Send me your relationship questions, I'd be glad to help.  Thanks!

I'm Not In Love


Submit a Comment

  • Veronica profile imageAUTHOR


    8 years ago from NY


    thanks so much! I really appreciate your comment. I really try to be as personal in the answer as the person has been in their specific question. Everyone is so different. There are across-the-board ideas and advice, but it still needs to be tailored to their specific situation to really work.


  • profile image


    8 years ago

    Nice answer. Very true...but sometimes we don't want to hear the truth.

    Really like the way you've answered in a very personal way...WELL DONE...Veronica!


  • Veronica profile imageAUTHOR


    8 years ago from NY

    Thanks so much, Gerg. You summed it so well - love sustains, infatuation happens easily, but doesn't sustain.


  • Gerg profile image


    8 years ago from California

    You're so insightful and talented, Veronica - you have a great sense of perspective. I was thinking of a similar answer, but you do it so eloquently. I find the opposite of the writer's statement to be more true - love sustains. Infatuation happens easily, but doesn't sustain.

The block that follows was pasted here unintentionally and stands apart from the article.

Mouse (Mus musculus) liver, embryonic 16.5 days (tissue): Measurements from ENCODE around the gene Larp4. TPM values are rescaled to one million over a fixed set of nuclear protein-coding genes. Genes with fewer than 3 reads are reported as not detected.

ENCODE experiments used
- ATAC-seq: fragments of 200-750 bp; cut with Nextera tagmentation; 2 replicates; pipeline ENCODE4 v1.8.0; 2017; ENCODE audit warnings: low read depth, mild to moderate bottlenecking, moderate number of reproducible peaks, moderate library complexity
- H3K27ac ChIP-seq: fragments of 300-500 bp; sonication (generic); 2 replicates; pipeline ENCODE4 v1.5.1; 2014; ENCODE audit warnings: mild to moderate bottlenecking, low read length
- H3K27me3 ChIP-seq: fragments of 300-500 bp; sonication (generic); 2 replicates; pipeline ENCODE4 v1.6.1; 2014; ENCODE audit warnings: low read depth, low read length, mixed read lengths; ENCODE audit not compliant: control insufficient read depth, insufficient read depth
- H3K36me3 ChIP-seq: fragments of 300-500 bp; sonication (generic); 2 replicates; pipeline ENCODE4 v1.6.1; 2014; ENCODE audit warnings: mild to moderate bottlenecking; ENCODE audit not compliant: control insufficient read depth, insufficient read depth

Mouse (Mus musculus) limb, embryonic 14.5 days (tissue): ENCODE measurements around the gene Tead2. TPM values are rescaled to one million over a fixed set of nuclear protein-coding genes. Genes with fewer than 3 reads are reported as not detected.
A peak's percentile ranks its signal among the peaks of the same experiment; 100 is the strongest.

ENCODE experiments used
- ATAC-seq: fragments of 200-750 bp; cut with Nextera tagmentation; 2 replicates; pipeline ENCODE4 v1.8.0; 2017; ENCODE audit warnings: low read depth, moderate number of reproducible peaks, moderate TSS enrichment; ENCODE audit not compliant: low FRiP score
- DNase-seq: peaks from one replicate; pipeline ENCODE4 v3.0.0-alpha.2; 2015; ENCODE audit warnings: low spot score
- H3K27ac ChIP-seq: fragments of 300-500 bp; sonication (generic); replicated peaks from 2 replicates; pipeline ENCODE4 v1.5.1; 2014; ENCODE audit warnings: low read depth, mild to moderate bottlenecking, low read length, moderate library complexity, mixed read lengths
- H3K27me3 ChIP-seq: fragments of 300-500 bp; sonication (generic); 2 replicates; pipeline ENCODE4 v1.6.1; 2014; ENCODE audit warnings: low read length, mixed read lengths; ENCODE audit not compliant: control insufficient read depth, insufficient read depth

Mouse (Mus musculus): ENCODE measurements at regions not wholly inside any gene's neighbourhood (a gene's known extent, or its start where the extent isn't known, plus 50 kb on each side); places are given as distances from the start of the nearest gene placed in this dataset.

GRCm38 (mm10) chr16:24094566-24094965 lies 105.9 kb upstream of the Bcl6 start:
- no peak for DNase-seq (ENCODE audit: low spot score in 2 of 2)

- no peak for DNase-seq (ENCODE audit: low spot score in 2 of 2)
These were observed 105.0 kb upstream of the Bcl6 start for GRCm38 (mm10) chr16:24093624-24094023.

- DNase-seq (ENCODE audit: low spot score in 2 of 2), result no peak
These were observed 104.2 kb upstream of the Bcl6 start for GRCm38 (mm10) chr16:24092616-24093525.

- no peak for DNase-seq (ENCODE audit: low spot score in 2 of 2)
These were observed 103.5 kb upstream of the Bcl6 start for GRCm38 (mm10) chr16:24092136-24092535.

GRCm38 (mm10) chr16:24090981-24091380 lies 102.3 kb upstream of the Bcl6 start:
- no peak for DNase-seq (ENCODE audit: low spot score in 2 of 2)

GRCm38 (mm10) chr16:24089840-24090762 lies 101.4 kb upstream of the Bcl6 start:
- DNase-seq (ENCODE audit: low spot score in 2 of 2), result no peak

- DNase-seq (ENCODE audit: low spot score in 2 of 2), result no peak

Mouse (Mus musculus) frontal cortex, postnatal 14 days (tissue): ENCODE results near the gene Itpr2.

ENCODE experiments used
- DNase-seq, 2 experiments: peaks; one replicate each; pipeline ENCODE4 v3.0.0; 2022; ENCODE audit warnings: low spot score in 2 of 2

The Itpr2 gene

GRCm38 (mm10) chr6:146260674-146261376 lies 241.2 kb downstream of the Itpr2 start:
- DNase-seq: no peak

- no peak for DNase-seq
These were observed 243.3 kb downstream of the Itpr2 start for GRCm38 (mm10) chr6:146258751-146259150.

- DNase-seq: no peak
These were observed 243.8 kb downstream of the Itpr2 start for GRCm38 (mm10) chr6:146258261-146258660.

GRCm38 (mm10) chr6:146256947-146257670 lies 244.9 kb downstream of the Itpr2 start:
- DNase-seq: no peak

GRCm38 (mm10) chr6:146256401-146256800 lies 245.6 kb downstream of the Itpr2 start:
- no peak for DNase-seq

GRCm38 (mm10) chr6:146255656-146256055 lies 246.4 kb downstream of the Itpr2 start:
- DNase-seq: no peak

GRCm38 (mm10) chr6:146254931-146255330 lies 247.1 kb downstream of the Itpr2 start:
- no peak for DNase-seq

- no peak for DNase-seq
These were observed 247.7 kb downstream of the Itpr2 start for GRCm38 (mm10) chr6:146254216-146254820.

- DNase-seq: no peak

Oh, and don't agree with RDB above that love dilutes - your time and attention may dilute, but not your love!


    ~ G

  • Run Down Battery profile image

    Run Down Battery 

    8 years ago from UK

    It occurs to me that it’s no wonder the initial all-consuming intensity of ‘falling in love’ can rarely be sustained. If there was no other focus how could we carry on with our lives? How could we deny the love for children, music, art and the myriad of alternative opportunities just waiting to be loved? There just isn’t enough to go around. Our love, by necessity, is diluted. Or, alternatively, if we focus all our love in one direction, for example, job, career, God, religion, spirituality, whatever, then everything and everyone else must be sacrificed for that singular love. Whichever path we choose, is our journey compromised by a nagging sense of neglect?